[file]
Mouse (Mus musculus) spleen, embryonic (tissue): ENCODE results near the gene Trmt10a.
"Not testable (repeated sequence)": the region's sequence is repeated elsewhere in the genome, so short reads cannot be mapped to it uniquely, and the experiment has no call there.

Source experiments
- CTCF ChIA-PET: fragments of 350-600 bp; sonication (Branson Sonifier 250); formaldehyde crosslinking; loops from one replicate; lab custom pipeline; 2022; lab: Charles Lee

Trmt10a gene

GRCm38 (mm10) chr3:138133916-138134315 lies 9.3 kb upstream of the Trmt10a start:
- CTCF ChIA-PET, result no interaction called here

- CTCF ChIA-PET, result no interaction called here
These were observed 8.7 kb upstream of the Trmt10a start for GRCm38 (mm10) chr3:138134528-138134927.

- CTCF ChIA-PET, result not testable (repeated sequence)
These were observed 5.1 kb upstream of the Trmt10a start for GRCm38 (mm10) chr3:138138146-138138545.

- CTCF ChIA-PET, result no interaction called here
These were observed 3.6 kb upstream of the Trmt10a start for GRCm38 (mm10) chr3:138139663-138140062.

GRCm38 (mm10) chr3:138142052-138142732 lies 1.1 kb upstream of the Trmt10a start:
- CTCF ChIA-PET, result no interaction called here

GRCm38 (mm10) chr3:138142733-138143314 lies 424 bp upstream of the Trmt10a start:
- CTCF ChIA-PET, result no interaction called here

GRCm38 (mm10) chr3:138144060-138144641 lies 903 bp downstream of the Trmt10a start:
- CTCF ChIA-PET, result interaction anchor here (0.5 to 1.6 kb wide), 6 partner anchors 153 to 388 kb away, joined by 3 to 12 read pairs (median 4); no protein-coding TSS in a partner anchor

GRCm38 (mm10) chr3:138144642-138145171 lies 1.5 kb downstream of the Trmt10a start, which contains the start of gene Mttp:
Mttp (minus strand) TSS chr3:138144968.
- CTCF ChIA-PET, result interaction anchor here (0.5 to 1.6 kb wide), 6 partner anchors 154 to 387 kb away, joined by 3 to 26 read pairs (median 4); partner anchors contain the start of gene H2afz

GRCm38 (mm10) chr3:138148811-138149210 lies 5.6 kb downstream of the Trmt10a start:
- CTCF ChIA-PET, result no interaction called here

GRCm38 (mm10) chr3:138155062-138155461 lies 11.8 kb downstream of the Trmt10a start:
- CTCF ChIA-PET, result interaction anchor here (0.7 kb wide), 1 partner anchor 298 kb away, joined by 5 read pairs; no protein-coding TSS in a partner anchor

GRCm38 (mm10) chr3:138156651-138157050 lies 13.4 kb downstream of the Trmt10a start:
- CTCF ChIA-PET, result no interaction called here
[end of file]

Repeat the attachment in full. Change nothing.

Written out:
Mouse (Mus musculus) spleen, embryonic (tissue): ENCODE results near the gene Trmt10a.
"Not testable (repeated sequence)": the region's sequence is repeated elsewhere in the genome, so short reads cannot be mapped to it uniquely, and the experiment has no call there.

Source experiments
- CTCF ChIA-PET: fragments of 350-600 bp; sonication (Branson Sonifier 250); formaldehyde crosslinking; loops from one replicate; lab custom pipeline; 2022; lab: Charles Lee

Trmt10a gene

GRCm38 (mm10) chr3:138133916-138134315 lies 9.3 kb upstream of the Trmt10a start:
- CTCF ChIA-PET, result no interaction called here

- CTCF ChIA-PET, result no interaction called here
These were observed 8.7 kb upstream of the Trmt10a start for GRCm38 (mm10) chr3:138134528-138134927.

- CTCF ChIA-PET, result not testable (repeated sequence)
These were observed 5.1 kb upstream of the Trmt10a start for GRCm38 (mm10) chr3:138138146-138138545.

- CTCF ChIA-PET, result no interaction called here
These were observed 3.6 kb upstream of the Trmt10a start for GRCm38 (mm10) chr3:138139663-138140062.

GRCm38 (mm10) chr3:138142052-138142732 lies 1.1 kb upstream of the Trmt10a start:
- CTCF ChIA-PET, result no interaction called here

GRCm38 (mm10) chr3:138142733-138143314 lies 424 bp upstream of the Trmt10a start:
- CTCF ChIA-PET, result no interaction called here

GRCm38 (mm10) chr3:138144060-138144641 lies 903 bp downstream of the Trmt10a start:
- CTCF ChIA-PET, result interaction anchor here (0.5 to 1.6 kb wide), 6 partner anchors 153 to 388 kb away, joined by 3 to 12 read pairs (median 4); no protein-coding TSS in a partner anchor

GRCm38 (mm10) chr3:138144642-138145171 lies 1.5 kb downstream of the Trmt10a start, which contains the start of gene Mttp:
Mttp (minus strand) TSS chr3:138144968.
- CTCF ChIA-PET, result interaction anchor here (0.5 to 1.6 kb wide), 6 partner anchors 154 to 387 kb away, joined by 3 to 26 read pairs (median 4); partner anchors contain the start of gene H2afz

GRCm38 (mm10) chr3:138148811-138149210 lies 5.6 kb downstream of the Trmt10a start:
- CTCF ChIA-PET, result no interaction called here

GRCm38 (mm10) chr3:138155062-138155461 lies 11.8 kb downstream of the Trmt10a start:
- CTCF ChIA-PET, result interaction anchor here (0.7 kb wide), 1 partner anchor 298 kb away, joined by 5 read pairs; no protein-coding TSS in a partner anchor

GRCm38 (mm10) chr3:138156651-138157050 lies 13.4 kb downstream of the Trmt10a start:
- CTCF ChIA-PET, result no interaction called here